When making async data request, why parse, then tringify?

In the challenge example, why do we first parse a string into an object and then turn that object into a string via JSON.parse>JSON.stringify?

const req = new XMLHttpRequest();
req.open("GET",'/json/cats.json',true);
req.send();
req.onload = function(){
  const json = JSON.parse(req.responseText);
  document.getElementsByClassName('message')[0].innerHTML = JSON.stringify(json);
};

Challenge: Get JSON with the JavaScript XMLHttpRequest Method

Link to the challenge:

JSON.parse() allows you to turn plain JSON into a JS object.
JSON.stringify() turns a JS object into a JSON string (the opposite)

In order to set the innerHTML of the elements with the ‘message’ class name to a value of choice, you need it to be a string.

I guess it makes sense to question why it applies these opposite methods one right after another

My answer would be that doing this is a good practice because it allows you to process the response you get as regular JS, no matter if you are gonna set a string as an innerHTML value in the next line, or do some crazy data structure / algorithm code before the response you get is what you need.

For example: accessing a small string inside of a big JSON, reverse it and make its vowels uppercase.

All of this might be obvious, but I hope it helps.

i pondered a bit more over the mechanics behind it and is it that the plain json has slightly different syntax than js object, so pushing it thru parse>stringify actually modify it slightly? I mean the received string will vary slightly from the output string(after the above operations are executed).

It’s not a JS object: JSON is always a string. It looks like a JS object because that’s what the design of JSON is based on. But it isn’t, it’s not JS or anything to do with JS: it’s a data interchange format.

It’s useful and very widely used because you don’t send language-specific code between computers (or, often, between programs on a computer). Instead, what gets sent is data, and there needs to be a way to encode the data to a common format at one end (JS has JSON.stringify to do this, which converts a JS object to a correctly-formatted JSON string), then decode it into something useful the language being used understands at the other end (JS has JSON.parse for this, which converts correctly formatted JSON to a JS object).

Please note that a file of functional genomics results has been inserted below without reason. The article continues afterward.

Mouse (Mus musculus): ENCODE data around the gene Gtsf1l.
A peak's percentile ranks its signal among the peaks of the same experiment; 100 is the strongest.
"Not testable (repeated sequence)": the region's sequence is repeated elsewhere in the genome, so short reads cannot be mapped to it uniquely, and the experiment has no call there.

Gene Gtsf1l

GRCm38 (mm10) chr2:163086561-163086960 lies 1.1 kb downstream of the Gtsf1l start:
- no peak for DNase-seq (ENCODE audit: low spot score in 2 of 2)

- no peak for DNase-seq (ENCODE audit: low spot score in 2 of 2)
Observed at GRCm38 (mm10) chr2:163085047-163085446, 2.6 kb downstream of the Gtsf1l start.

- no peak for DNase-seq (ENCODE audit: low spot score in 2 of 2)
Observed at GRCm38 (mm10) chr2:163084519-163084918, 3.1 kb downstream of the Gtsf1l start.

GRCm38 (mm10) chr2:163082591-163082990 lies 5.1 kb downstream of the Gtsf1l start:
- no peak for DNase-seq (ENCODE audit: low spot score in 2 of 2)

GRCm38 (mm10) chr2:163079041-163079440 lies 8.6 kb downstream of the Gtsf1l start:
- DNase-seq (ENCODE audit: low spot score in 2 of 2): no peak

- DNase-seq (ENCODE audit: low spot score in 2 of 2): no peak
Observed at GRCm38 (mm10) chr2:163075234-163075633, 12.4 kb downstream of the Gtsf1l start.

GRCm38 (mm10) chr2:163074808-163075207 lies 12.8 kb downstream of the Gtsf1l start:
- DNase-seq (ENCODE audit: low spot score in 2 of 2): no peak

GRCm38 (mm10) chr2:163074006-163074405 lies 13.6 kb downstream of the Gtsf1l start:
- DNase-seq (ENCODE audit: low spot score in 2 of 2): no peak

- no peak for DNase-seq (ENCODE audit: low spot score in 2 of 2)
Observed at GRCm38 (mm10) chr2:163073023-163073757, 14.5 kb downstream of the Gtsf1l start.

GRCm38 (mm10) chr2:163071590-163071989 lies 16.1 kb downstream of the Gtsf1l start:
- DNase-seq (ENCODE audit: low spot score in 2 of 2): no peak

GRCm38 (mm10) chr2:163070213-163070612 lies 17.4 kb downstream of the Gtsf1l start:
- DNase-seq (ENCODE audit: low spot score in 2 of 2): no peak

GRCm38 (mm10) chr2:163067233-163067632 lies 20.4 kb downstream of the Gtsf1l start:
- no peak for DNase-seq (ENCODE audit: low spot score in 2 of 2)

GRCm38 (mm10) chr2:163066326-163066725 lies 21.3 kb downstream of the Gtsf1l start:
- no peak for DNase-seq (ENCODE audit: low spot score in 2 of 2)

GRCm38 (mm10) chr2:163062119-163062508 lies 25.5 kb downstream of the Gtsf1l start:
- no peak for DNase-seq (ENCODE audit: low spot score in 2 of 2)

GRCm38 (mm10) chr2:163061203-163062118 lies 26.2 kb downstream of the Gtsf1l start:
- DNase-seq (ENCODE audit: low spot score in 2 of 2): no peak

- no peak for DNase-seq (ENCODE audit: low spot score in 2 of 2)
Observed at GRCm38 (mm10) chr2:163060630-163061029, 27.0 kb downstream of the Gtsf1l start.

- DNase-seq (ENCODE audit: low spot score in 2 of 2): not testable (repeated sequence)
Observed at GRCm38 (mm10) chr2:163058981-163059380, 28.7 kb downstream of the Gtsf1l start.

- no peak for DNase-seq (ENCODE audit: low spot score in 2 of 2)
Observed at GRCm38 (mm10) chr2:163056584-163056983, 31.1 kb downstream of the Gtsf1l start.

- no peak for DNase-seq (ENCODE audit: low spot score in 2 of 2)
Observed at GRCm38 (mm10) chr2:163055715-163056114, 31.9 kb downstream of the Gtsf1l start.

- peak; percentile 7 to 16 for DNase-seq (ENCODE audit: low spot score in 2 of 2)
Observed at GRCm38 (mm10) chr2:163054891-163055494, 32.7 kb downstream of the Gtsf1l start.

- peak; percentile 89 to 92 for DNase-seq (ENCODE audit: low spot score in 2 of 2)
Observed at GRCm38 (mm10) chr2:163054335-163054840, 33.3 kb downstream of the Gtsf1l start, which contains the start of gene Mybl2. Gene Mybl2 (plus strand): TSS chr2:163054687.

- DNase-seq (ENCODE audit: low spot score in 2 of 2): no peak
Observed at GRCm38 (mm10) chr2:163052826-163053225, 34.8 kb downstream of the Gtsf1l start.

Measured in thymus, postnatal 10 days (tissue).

As an example, another data format is .csv, which lets you describe tabular data, eg:

Year,Make,Model
1997,Ford,E350
2000,Mercury,Cougar

Using JSON, that might be written as:

[
  { "year": 1997, "make": "Ford", "model": "E350" },
  { "year": 2000, "make": "Mercury", "model": "Cougar" }
]

Neither of those things have anything to do with a specific programming language, they’re just a way of encoding data in a text form so that it’s easy for both a person and a computer to read or write data from/to it.

In the slightly contrived example used in the challenge, you are getting some data from another computer (fetching it over HTTP). It arrives in the form of JSON. The example uses parse as a demonstration: when you run that, you now have a JS object that you can actually use in the program. It isn’t used, but you could now do things like change the values, as @dav1dborja says. You then want to print that object, visually, to the screen. To do that, it needs to be a string. Because JSON looks exactly like a JS object, running JSON.stringify will give you that visual representation of the object, so that’s what you can use.

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but in the end, if we were to simply put the JSON data displayed in the html element, similarly to how we do in the challenge, we could simply put the raw JSON string without applying the parse>stringify sequence ?

ps: i was made aware the JSON is a string, i simply referred it as an object, because thats what the json data in the challenge was representing indirectly

I’m guessing it’s just to show it.

You would normally parse it, and if we show how to parse it we might as well show how to stringify it back again.

Also, req.responseText and JSON.stringify(JSON.parse(req.responseText)) is not an exact match.

console.log(req.responseText === JSON.stringify(JSON.parse(req.responseText))) // false

But just to be clear, that’s not why the test fails when using req.responseText instead though, it fails because there is a regex check (the tests).